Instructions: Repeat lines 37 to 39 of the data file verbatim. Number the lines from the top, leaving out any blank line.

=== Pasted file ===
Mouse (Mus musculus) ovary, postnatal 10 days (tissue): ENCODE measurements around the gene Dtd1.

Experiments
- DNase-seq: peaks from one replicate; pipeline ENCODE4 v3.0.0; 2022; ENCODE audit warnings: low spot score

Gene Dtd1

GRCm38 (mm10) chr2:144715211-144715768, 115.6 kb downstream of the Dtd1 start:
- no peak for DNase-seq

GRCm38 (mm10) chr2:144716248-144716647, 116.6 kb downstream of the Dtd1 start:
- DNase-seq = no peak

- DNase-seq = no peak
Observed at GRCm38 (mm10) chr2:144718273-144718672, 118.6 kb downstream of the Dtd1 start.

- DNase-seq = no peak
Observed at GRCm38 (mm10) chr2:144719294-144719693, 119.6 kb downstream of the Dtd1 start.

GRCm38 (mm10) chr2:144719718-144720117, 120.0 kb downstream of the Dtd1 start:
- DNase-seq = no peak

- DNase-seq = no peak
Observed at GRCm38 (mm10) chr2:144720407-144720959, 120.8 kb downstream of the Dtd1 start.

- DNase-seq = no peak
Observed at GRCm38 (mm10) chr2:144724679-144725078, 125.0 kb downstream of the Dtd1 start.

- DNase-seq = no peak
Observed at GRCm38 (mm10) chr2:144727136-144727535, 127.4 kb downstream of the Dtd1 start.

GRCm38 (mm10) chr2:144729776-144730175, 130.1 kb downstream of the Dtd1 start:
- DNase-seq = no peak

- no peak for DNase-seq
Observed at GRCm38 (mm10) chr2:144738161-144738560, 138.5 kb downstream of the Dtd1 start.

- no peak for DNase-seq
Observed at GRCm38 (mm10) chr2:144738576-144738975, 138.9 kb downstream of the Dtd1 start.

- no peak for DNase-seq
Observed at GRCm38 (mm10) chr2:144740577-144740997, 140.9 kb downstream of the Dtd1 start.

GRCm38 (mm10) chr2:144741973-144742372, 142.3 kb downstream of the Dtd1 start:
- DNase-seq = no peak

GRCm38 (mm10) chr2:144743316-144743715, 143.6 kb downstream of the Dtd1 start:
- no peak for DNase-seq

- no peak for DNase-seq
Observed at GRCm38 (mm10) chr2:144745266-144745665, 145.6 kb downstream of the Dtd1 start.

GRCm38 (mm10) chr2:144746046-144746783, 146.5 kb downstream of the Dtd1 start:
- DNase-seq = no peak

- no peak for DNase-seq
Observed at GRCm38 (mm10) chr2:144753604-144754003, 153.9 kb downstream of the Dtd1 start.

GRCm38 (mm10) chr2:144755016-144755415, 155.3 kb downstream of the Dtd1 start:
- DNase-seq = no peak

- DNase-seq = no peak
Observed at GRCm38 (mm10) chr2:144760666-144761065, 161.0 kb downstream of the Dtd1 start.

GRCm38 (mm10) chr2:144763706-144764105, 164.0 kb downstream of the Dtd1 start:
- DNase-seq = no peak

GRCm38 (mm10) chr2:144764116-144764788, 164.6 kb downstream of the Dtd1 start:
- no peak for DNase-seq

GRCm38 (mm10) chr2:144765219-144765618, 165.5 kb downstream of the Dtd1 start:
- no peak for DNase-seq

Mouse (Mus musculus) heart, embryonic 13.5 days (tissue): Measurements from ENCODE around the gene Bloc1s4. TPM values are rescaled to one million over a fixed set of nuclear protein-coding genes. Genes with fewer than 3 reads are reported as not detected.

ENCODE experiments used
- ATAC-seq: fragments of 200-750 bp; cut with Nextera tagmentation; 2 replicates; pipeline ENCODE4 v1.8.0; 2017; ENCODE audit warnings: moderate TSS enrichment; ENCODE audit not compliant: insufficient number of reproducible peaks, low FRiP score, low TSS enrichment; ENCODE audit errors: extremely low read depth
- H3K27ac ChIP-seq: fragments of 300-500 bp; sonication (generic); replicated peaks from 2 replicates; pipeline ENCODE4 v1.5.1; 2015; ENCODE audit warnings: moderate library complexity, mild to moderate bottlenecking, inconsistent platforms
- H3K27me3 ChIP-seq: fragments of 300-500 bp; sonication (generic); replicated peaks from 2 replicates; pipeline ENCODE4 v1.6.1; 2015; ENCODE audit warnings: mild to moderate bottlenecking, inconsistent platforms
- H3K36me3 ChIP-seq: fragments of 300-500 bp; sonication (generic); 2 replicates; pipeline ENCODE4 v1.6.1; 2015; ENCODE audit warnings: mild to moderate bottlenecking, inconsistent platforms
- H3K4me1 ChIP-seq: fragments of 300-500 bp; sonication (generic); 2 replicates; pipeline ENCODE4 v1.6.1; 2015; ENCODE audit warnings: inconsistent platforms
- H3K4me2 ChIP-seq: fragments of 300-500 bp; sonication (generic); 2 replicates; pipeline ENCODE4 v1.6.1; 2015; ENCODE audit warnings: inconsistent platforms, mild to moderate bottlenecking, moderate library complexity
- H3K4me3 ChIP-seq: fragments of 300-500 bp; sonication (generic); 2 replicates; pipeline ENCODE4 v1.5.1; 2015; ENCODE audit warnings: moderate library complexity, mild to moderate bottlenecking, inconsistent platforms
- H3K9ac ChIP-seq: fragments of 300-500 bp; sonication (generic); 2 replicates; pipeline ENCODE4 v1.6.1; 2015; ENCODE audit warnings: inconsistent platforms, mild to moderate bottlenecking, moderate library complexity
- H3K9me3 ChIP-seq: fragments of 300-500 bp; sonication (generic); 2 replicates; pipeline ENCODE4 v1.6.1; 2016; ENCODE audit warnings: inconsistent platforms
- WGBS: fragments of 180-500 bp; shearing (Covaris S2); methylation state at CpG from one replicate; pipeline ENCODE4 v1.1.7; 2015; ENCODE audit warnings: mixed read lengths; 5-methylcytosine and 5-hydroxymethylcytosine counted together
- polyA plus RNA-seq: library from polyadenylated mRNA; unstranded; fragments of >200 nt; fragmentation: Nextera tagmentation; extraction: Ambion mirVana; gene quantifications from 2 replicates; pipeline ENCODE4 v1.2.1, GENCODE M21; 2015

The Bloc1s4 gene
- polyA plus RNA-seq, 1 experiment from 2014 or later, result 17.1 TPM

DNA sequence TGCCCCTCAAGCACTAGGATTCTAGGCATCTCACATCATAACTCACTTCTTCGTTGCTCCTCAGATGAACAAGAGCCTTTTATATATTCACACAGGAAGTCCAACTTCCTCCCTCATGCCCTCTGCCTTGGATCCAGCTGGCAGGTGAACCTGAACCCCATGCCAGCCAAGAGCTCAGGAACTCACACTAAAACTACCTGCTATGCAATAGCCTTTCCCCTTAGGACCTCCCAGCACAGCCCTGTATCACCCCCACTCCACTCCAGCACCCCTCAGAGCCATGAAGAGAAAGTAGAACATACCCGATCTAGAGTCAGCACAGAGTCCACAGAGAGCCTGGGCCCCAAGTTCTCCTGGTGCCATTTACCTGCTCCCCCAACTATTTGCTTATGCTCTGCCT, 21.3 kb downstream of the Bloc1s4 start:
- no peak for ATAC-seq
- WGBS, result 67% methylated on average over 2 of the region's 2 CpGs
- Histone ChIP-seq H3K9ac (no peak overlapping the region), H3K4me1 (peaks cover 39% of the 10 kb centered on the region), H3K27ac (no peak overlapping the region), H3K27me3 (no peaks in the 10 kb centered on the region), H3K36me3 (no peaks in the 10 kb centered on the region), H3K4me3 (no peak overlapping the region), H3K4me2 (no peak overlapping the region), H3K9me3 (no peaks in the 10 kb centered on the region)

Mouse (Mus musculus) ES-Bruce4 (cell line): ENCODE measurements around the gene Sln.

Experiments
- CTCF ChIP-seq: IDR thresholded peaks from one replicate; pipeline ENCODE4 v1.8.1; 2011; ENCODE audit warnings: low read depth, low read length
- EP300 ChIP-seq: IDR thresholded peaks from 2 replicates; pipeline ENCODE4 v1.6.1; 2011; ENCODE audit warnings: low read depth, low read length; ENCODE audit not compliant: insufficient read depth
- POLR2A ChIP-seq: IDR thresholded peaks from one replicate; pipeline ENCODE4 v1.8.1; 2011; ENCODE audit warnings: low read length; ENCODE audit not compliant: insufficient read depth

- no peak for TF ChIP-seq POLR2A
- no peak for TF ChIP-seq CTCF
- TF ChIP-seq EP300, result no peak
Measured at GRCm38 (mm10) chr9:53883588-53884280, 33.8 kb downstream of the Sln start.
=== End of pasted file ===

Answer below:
- no peak for DNase-seq
Observed at GRCm38 (mm10) chr2:144753604-144754003, 153.9 kb downstream of the Dtd1 start.

GRCm38 (mm10) chr2:144755016-144755415, 155.3 kb downstream of the Dtd1 start: